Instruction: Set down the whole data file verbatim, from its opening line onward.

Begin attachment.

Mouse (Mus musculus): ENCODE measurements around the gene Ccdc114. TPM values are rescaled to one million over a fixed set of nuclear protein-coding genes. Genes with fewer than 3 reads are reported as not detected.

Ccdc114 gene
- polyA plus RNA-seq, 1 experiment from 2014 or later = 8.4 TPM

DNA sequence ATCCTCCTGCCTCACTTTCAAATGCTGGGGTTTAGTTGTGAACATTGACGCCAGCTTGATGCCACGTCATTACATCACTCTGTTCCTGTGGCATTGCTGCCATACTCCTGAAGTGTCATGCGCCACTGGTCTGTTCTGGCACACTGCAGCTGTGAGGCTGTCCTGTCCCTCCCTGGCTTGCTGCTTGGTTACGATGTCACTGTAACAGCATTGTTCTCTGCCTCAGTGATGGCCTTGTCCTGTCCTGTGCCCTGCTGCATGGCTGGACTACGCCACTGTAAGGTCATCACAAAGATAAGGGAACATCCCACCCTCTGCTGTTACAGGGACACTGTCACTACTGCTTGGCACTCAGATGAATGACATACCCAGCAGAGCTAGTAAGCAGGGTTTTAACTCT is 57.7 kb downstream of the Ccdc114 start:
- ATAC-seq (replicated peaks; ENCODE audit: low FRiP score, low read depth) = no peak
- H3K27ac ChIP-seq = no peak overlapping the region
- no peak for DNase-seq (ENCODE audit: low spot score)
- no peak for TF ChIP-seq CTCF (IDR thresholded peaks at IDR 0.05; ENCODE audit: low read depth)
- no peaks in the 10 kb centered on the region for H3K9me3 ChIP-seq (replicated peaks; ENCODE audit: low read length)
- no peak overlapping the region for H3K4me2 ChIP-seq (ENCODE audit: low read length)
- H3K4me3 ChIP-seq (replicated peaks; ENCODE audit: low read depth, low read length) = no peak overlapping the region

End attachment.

Mouse (Mus musculus): ENCODE measurements around the gene Ccdc114. TPM values are rescaled to one million over a fixed set of nuclear protein-coding genes. Genes with fewer than 3 reads are reported as not detected.

Ccdc114 gene
- polyA plus RNA-seq, 1 experiment from 2014 or later = 8.4 TPM

DNA sequence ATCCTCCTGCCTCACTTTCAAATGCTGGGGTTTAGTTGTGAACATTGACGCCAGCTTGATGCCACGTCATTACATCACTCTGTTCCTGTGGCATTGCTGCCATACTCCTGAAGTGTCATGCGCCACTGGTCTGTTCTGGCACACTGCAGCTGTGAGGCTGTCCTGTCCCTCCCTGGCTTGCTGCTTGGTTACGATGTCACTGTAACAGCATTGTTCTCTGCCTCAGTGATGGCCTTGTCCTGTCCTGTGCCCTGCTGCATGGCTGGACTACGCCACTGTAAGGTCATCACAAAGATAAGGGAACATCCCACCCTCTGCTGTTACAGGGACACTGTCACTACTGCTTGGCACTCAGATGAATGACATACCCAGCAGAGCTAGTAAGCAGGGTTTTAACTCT is 57.7 kb downstream of the Ccdc114 start:
- ATAC-seq (replicated peaks; ENCODE audit: low FRiP score, low read depth) = no peak
- H3K27ac ChIP-seq = no peak overlapping the region
- no peak for DNase-seq (ENCODE audit: low spot score)
- no peak for TF ChIP-seq CTCF (IDR thresholded peaks at IDR 0.05; ENCODE audit: low read depth)
- no peaks in the 10 kb centered on the region for H3K9me3 ChIP-seq (replicated peaks; ENCODE audit: low read length)
- no peak overlapping the region for H3K4me2 ChIP-seq (ENCODE audit: low read length)
- H3K4me3 ChIP-seq (replicated peaks; ENCODE audit: low read depth, low read length) = no peak overlapping the region